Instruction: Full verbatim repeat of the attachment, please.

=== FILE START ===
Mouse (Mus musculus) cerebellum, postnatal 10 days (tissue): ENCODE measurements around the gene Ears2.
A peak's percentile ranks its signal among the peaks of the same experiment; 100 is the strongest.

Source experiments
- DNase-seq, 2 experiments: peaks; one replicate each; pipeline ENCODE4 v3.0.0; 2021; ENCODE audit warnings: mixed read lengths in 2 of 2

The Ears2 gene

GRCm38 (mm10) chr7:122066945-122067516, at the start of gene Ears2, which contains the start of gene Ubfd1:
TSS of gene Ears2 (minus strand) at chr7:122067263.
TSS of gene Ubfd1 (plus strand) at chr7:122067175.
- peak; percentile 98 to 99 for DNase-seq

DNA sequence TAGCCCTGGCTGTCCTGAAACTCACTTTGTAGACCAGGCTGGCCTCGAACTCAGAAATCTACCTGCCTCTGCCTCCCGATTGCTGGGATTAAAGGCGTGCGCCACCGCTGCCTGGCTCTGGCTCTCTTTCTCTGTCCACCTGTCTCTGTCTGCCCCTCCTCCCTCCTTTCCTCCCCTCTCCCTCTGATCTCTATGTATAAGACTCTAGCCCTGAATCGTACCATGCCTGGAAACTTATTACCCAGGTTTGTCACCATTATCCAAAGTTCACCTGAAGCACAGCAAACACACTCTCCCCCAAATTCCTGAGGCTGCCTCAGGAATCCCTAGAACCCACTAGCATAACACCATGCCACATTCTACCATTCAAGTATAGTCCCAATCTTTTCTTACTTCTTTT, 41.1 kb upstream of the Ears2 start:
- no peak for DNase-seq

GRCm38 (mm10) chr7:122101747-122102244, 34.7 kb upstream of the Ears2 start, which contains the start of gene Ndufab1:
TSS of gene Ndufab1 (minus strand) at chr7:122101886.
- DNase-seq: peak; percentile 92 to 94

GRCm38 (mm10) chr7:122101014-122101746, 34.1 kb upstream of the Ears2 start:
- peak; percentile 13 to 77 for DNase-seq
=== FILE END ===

Mouse (Mus musculus) cerebellum, postnatal 10 days (tissue): ENCODE measurements around the gene Ears2.
A peak's percentile ranks its signal among the peaks of the same experiment; 100 is the strongest.

Source experiments
- DNase-seq, 2 experiments: peaks; one replicate each; pipeline ENCODE4 v3.0.0; 2021; ENCODE audit warnings: mixed read lengths in 2 of 2

The Ears2 gene

GRCm38 (mm10) chr7:122066945-122067516, at the start of gene Ears2, which contains the start of gene Ubfd1:
TSS of gene Ears2 (minus strand) at chr7:122067263.
TSS of gene Ubfd1 (plus strand) at chr7:122067175.
- peak; percentile 98 to 99 for DNase-seq

DNA sequence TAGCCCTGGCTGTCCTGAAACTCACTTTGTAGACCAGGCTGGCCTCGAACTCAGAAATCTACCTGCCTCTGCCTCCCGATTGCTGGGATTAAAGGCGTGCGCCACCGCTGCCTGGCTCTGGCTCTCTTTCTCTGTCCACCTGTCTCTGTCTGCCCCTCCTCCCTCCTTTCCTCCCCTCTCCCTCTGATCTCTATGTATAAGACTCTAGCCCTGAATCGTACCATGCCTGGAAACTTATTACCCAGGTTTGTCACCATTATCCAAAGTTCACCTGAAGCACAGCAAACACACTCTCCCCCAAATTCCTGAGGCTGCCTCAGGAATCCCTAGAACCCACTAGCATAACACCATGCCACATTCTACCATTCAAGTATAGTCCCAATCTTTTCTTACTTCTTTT, 41.1 kb upstream of the Ears2 start:
- no peak for DNase-seq

GRCm38 (mm10) chr7:122101747-122102244, 34.7 kb upstream of the Ears2 start, which contains the start of gene Ndufab1:
TSS of gene Ndufab1 (minus strand) at chr7:122101886.
- DNase-seq: peak; percentile 92 to 94

GRCm38 (mm10) chr7:122101014-122101746, 34.1 kb upstream of the Ears2 start:
- peak; percentile 13 to 77 for DNase-seq